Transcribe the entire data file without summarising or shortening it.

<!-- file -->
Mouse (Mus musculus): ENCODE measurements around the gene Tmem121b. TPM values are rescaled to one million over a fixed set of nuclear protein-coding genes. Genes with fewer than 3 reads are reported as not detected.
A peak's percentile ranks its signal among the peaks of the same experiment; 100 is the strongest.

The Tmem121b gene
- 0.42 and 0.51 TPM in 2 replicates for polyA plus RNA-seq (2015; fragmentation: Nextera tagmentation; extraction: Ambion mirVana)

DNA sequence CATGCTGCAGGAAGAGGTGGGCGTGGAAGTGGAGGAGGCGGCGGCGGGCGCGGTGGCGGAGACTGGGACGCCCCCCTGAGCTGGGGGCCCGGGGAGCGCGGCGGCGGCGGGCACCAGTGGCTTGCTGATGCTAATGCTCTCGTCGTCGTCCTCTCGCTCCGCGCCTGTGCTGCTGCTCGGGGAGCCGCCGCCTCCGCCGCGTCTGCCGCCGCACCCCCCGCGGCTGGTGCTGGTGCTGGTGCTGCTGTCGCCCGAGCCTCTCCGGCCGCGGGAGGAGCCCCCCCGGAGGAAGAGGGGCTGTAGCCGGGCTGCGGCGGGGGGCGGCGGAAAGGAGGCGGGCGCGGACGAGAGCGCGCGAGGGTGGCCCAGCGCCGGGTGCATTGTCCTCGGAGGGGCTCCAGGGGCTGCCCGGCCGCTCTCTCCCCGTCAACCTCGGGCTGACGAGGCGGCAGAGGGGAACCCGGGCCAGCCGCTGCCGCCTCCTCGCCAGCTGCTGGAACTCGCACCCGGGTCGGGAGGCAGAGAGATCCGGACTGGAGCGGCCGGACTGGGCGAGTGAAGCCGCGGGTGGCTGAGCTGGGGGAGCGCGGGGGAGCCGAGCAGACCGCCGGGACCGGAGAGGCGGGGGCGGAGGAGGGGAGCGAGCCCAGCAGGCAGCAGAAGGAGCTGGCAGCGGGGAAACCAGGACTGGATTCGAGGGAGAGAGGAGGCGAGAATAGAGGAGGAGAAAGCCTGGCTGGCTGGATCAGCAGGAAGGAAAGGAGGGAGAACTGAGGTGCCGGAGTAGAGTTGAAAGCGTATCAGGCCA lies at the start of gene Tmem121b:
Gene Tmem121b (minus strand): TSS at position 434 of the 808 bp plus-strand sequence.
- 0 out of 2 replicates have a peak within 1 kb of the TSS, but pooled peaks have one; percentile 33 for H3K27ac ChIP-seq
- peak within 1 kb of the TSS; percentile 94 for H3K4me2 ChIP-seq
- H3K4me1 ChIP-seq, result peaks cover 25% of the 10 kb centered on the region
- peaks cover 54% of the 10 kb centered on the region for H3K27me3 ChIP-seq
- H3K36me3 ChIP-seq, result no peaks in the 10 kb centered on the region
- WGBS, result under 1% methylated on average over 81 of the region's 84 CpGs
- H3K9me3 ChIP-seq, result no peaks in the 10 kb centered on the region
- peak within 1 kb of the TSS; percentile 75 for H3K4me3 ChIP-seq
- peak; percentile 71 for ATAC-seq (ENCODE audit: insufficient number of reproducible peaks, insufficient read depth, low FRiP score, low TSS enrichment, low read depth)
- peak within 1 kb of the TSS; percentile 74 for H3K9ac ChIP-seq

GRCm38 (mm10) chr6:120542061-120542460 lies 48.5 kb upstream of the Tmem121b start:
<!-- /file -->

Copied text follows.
Mouse (Mus musculus): ENCODE measurements around the gene Tmem121b. TPM values are rescaled to one million over a fixed set of nuclear protein-coding genes. Genes with fewer than 3 reads are reported as not detected.
A peak's percentile ranks its signal among the peaks of the same experiment; 100 is the strongest.

The Tmem121b gene
- 0.42 and 0.51 TPM in 2 replicates for polyA plus RNA-seq (2015; fragmentation: Nextera tagmentation; extraction: Ambion mirVana)

DNA sequence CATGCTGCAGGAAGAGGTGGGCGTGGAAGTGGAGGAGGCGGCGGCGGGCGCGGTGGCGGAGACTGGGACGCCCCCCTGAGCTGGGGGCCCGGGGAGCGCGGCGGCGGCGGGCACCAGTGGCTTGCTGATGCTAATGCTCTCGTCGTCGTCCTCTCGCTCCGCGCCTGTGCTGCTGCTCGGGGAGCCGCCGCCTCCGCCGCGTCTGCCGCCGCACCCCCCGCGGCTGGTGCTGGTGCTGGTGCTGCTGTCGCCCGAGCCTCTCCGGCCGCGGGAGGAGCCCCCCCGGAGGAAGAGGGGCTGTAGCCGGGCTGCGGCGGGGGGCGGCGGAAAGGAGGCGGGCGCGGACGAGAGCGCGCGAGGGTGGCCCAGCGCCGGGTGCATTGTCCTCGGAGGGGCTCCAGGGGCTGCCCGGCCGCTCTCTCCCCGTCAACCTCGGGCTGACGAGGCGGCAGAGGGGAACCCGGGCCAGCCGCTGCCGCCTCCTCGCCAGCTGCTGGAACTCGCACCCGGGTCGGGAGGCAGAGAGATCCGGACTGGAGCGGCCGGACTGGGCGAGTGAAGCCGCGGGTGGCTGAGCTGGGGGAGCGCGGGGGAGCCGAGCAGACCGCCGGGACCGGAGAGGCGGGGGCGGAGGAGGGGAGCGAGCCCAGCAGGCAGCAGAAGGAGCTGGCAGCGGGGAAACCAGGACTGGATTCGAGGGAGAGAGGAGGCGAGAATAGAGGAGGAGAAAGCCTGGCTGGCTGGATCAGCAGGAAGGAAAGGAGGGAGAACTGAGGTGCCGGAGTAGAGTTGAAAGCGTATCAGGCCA lies at the start of gene Tmem121b:
Gene Tmem121b (minus strand): TSS at position 434 of the 808 bp plus-strand sequence.
- 0 out of 2 replicates have a peak within 1 kb of the TSS, but pooled peaks have one; percentile 33 for H3K27ac ChIP-seq
- peak within 1 kb of the TSS; percentile 94 for H3K4me2 ChIP-seq
- H3K4me1 ChIP-seq, result peaks cover 25% of the 10 kb centered on the region
- peaks cover 54% of the 10 kb centered on the region for H3K27me3 ChIP-seq
- H3K36me3 ChIP-seq, result no peaks in the 10 kb centered on the region
- WGBS, result under 1% methylated on average over 81 of the region's 84 CpGs
- H3K9me3 ChIP-seq, result no peaks in the 10 kb centered on the region
- peak within 1 kb of the TSS; percentile 75 for H3K4me3 ChIP-seq
- peak; percentile 71 for ATAC-seq (ENCODE audit: insufficient number of reproducible peaks, insufficient read depth, low FRiP score, low TSS enrichment, low read depth)
- peak within 1 kb of the TSS; percentile 74 for H3K9ac ChIP-seq

GRCm38 (mm10) chr6:120542061-120542460 lies 48.5 kb upstream of the Tmem121b start: